Last month Tauranga Hospital staff donned their PJs as Bay of Plenty District Health Board too joined the international #endPJparalysis movement.
Rosie Winters, an Older Adult Nurse Practitioner, said staff got in their pyjamas to launch their Let’s Get Moving campaign. “We wanted to start a conversation about the impact even a few days’ bed rest can have on reducing muscle strength and increasing the risk of complications for patients, particularly for older patients in hospital,” said Winters.
Key themes of the week included a focus on getting patients dressed in their normal clothes again as soon as possible and staying active. Patient feedback was very positive and the experience of wearing pyjamas to work proved thought-provoking for staff.
“One of our staff said how unmotivated she felt because she was wearing her pyjamas,” said Winters. “It brings home the psychology of clothes. We’ve used this as an opportunity to talk to patients about being conscious of their activity levels each day.
“With patients, once they come in and change into gowns they tend to retract into a passive role. For the older person even a few days’ bed rest can cause a rapid decline in muscle strength and lead to an increased stay in hospital and complications.”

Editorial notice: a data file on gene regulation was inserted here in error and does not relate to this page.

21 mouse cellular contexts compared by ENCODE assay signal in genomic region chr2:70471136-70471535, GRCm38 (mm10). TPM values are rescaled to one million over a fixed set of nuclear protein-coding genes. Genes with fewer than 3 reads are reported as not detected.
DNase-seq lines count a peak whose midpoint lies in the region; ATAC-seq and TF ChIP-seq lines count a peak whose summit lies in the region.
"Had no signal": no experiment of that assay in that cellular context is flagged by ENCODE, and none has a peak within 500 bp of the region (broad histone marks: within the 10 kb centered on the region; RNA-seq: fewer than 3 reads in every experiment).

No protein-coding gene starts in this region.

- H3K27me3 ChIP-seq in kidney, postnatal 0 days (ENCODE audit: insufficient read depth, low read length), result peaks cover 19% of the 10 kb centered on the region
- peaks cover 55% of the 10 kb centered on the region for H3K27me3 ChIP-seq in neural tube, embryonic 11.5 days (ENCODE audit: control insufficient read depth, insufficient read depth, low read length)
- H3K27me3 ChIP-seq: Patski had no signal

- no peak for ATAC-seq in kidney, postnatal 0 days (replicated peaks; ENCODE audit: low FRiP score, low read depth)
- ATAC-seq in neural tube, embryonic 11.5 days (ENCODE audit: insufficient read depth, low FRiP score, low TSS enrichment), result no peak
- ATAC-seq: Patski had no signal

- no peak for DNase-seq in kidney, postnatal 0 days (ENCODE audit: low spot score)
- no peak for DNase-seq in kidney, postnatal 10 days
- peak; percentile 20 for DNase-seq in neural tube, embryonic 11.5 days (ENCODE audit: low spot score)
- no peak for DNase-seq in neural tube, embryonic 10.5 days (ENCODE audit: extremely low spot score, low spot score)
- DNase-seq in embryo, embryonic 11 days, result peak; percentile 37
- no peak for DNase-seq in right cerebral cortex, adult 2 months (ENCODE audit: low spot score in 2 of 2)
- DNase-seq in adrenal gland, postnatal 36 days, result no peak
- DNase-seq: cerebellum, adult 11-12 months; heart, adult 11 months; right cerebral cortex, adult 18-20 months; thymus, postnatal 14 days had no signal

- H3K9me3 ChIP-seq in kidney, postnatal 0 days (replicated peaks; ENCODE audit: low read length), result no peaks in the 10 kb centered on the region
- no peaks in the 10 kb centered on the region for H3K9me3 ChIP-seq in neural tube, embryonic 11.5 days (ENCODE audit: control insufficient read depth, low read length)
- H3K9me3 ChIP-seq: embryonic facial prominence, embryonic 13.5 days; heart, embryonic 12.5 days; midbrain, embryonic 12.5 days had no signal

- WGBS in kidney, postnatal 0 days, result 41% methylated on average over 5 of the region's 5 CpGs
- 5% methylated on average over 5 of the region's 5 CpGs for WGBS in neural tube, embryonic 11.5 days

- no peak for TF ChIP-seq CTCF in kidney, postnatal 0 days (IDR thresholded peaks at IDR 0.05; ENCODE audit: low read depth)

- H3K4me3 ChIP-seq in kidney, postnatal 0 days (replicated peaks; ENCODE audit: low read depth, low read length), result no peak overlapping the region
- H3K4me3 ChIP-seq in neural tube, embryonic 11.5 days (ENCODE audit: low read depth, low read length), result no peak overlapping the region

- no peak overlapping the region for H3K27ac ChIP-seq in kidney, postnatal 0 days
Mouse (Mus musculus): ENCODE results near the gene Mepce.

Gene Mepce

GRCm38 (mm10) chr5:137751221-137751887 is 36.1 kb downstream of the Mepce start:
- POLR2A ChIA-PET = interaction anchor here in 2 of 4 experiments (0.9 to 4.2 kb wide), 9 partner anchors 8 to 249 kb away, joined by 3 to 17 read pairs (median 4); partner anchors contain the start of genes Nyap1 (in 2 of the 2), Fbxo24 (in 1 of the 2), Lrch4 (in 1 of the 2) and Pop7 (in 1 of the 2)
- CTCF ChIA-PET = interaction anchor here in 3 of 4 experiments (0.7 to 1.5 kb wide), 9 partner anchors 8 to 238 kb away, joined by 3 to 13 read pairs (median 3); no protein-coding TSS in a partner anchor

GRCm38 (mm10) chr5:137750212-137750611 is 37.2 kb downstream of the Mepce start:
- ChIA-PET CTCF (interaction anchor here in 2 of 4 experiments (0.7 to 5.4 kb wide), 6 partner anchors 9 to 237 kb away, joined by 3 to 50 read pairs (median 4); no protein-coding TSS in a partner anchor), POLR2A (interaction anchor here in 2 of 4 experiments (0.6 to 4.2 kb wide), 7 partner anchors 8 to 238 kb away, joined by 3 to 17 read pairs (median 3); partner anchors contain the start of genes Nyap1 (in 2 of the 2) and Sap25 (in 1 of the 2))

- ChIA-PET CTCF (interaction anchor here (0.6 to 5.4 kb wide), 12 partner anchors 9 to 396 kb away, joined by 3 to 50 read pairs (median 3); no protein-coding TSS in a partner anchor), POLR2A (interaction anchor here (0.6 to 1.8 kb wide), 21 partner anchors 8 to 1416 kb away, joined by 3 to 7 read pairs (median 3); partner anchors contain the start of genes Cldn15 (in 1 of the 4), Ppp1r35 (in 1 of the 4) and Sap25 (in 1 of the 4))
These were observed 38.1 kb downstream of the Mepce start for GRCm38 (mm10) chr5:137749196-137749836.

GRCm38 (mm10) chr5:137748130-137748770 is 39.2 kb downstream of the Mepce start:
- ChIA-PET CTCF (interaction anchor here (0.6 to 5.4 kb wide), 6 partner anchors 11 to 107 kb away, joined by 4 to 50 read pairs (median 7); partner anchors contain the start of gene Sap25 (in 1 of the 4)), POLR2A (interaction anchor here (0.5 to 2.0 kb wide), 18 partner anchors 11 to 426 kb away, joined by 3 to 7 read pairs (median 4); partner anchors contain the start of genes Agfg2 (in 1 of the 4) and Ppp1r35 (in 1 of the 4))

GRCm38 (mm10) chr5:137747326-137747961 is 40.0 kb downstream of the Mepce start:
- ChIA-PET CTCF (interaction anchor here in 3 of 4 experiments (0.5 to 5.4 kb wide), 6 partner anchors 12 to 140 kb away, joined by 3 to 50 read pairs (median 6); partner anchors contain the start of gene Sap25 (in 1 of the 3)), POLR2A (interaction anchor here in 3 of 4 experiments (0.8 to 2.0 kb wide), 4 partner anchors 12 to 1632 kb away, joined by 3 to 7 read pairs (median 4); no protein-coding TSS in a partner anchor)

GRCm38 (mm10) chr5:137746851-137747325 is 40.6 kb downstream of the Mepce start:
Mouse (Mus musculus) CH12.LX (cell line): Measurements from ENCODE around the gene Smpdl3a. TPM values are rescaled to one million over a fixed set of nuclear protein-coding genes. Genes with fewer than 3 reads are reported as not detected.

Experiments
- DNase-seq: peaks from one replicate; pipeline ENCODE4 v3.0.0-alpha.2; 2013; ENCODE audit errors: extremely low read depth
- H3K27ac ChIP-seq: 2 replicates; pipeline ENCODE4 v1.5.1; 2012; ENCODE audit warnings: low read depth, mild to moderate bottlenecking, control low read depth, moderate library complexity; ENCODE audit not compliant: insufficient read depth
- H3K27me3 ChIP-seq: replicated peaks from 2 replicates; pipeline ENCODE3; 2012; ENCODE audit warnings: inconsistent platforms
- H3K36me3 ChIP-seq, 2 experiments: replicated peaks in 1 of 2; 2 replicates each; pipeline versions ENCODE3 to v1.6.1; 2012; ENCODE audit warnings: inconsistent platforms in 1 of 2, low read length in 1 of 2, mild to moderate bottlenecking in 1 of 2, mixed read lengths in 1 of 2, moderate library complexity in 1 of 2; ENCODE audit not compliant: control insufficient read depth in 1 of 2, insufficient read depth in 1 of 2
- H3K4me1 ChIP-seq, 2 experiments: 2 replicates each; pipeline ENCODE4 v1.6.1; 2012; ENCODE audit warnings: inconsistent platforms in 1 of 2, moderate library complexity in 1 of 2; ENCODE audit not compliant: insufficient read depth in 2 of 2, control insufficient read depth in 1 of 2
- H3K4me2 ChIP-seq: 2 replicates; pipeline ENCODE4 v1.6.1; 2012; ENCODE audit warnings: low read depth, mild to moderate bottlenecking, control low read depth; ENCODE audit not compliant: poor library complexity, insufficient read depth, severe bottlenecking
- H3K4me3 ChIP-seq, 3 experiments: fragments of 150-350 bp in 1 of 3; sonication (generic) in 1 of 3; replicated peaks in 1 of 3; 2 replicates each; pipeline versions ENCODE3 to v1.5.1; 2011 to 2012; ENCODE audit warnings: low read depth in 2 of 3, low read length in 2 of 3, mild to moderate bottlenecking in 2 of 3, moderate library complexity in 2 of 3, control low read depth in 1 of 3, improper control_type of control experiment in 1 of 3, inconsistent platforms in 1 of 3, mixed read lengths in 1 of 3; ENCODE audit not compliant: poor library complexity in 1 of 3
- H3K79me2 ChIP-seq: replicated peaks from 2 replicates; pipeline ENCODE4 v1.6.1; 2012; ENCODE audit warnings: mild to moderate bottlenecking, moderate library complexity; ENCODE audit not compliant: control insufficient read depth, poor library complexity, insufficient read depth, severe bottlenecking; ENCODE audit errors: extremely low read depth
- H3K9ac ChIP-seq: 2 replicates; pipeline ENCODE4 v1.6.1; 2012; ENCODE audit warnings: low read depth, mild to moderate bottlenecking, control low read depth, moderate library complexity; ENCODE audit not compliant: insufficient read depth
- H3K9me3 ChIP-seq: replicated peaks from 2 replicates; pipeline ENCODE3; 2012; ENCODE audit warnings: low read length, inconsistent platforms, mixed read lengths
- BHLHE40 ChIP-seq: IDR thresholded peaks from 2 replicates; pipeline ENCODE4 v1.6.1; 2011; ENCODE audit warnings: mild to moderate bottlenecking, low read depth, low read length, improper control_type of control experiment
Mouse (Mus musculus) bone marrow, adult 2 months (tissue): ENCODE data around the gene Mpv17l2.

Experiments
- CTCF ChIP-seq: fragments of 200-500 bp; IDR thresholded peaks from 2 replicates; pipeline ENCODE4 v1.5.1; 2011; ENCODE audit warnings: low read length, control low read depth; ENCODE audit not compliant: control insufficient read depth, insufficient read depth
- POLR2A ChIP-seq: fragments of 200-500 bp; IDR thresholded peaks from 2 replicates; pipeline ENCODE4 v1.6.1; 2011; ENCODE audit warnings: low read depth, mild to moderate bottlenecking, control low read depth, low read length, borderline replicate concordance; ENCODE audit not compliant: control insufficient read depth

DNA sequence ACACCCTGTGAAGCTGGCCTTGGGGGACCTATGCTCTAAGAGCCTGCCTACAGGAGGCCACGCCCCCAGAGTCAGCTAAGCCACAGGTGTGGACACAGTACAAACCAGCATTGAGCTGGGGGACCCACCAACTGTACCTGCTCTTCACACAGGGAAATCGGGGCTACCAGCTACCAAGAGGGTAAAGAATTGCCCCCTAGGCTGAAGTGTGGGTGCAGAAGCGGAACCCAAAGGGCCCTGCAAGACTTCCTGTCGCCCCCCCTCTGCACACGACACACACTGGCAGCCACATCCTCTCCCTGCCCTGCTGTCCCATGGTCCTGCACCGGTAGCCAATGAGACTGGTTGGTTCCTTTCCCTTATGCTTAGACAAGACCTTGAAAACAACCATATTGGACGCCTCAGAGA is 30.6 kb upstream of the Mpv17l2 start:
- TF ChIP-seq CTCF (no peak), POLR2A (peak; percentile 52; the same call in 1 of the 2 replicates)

The Bay of Plenty Let’s Get Moving campaigns is based on the #endPJparalysis movement co-founded by Christchurch-based nurse and consultant Brian Dolan.
The #endPJparalysis movement was started early this year by Dolan, who spends part of the year based in the UK, and his Irish business partner as a twitter hashtag linking twitter conversations on the topic of getting older patients up and dressed.
The West Coast DHB was the first DHB to get behind the movement, with medical ward clinical nurse manager Rose Kennedy saying it provided a framework for medical wards like her own to support a restorative model of care and hadn’t added to the nursing workload, just reshaped it.